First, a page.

I do believe that meds are our only salvation, but I think that it's disgraceful that the pharmaceutical companies have only concentrated on treating mania, and have totally neglected the far more serious problem of bipolar depression. I only needed my depression treated. I did not need to have my very self annihilated.

I sometimes think that the medical profession just wants to focus on getting rid of the more publicly-visible manias, and that they don't care about us when we're depressed as we just hide away and no one sees our pain and suffering.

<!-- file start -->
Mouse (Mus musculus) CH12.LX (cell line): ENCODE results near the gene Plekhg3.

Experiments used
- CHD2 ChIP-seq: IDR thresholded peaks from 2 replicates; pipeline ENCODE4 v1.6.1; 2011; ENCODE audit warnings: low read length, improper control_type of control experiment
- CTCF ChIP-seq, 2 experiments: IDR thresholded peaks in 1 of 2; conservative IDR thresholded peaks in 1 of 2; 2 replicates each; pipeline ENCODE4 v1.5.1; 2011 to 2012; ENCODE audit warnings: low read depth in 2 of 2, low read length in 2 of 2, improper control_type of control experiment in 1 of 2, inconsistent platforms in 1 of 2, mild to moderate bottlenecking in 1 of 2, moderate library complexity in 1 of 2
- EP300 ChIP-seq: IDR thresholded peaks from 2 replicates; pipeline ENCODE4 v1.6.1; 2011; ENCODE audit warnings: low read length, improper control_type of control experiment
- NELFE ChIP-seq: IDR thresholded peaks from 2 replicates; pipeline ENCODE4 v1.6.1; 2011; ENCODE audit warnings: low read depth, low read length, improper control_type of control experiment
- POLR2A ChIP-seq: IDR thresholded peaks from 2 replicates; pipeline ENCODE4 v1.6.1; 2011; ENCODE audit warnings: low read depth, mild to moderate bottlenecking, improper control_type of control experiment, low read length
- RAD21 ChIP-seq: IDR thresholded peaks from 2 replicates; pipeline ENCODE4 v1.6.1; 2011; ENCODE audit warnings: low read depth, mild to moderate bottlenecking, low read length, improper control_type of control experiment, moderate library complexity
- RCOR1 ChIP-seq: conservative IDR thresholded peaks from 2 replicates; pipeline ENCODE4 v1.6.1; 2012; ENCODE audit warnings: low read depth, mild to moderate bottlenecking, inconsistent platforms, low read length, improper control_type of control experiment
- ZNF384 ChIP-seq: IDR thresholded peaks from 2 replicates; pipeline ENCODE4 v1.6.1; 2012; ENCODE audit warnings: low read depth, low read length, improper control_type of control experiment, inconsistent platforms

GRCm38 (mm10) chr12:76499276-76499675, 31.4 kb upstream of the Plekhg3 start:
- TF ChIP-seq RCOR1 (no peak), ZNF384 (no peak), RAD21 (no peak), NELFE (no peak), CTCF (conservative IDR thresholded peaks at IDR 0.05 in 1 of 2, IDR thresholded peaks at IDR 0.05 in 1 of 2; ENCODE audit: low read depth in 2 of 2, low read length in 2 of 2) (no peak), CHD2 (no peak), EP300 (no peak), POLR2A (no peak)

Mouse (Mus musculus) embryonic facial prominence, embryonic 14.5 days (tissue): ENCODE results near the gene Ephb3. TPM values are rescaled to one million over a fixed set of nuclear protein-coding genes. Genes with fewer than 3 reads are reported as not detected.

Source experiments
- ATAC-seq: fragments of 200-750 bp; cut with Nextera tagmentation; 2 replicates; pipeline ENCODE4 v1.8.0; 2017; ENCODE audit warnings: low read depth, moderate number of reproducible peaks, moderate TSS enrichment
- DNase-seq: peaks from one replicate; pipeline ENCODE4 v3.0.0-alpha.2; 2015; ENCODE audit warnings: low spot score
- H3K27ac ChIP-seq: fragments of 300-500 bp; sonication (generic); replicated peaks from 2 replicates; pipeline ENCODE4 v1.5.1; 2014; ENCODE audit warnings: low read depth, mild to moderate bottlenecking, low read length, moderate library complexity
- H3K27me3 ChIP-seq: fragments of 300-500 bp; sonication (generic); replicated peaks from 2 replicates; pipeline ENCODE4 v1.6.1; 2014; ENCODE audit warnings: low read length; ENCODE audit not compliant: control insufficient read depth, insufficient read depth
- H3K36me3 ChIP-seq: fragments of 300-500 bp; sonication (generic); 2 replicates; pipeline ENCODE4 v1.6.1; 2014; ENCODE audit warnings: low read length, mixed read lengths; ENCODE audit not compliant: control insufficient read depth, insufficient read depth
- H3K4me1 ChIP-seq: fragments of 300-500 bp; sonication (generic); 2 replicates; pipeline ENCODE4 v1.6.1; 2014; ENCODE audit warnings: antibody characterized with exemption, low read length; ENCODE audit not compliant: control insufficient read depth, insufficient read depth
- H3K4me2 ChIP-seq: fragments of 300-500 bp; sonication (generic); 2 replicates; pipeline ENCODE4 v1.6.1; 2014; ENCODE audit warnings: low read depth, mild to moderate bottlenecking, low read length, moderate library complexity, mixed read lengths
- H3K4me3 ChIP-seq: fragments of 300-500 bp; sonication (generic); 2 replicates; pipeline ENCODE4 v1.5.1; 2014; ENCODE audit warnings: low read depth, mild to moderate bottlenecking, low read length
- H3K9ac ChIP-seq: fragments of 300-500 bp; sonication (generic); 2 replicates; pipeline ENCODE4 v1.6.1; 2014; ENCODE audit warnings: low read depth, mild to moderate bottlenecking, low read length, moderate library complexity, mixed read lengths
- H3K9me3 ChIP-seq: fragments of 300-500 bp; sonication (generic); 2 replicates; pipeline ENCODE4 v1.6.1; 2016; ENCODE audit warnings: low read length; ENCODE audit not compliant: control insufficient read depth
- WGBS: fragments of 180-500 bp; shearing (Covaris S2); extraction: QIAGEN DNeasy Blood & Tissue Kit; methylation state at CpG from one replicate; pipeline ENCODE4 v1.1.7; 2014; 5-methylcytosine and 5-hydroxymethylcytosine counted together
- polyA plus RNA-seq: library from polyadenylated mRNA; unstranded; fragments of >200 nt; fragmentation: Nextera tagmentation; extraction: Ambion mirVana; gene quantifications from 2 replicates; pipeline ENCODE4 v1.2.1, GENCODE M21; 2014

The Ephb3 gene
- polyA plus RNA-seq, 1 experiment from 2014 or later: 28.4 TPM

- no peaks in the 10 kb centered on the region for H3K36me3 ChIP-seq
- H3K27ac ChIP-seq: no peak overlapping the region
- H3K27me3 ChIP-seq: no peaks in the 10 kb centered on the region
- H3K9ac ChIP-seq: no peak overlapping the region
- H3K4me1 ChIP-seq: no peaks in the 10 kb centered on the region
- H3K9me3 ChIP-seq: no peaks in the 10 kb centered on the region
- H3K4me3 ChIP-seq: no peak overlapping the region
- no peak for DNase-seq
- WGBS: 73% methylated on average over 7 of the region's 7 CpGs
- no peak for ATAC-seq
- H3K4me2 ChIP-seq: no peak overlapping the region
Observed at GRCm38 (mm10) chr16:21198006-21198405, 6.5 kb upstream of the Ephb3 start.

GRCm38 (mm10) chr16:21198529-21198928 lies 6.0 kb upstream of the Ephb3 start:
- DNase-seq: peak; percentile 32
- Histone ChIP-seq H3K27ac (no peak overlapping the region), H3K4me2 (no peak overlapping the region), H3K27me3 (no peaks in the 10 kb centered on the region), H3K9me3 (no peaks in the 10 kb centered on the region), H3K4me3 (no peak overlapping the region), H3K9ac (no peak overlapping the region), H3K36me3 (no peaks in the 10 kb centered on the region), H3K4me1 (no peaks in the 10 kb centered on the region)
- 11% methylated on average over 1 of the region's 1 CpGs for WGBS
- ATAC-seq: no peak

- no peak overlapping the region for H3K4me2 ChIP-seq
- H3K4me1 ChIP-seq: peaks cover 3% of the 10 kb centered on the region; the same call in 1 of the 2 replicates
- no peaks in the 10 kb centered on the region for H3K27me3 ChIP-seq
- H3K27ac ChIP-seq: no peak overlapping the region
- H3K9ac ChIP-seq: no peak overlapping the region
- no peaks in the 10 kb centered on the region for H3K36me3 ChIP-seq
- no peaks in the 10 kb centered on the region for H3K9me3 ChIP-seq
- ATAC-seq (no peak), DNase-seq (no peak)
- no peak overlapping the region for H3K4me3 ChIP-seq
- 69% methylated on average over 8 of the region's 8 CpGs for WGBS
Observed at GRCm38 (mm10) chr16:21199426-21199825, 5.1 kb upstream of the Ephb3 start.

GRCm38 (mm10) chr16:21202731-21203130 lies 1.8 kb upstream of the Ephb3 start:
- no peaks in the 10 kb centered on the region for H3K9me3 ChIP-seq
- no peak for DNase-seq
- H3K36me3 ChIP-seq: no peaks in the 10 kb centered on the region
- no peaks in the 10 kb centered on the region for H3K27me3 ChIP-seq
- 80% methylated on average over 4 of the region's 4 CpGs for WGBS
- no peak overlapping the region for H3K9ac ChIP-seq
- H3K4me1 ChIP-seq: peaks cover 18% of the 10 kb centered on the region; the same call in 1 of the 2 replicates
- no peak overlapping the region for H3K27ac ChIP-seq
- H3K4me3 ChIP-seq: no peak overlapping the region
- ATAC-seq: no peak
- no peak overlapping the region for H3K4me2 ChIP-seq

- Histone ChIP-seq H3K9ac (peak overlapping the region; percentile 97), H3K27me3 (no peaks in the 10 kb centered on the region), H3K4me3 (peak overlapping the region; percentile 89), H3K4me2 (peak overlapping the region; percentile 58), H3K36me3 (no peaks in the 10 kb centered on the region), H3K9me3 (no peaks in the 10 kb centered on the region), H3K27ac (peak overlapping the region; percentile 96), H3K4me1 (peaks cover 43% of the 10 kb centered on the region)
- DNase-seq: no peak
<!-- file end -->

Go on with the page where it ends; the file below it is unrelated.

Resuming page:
And antidepressants can do terrible harm to many bipolars if prescribed on their own. But I've just been given a prescription for citalopram to treat the anxiety, and I've just seen some research which says that it carries a substantial risk of causing serotonin syndrome if taken with lithium. So what do I do?

In the end it feels as if there is only one thing I can do, and before anyone advises me to get help, I already do. I dutifully take my pills on time and see my psychiatrist regularly, but there is no more that can be done for me. There is no money to provide any kinds of counseling or therapy either.

Thank you for providing a place where I can express my dissatisfaction about the lack of drugs to treat bipolar depression. It has at least made me feel better to talk about it.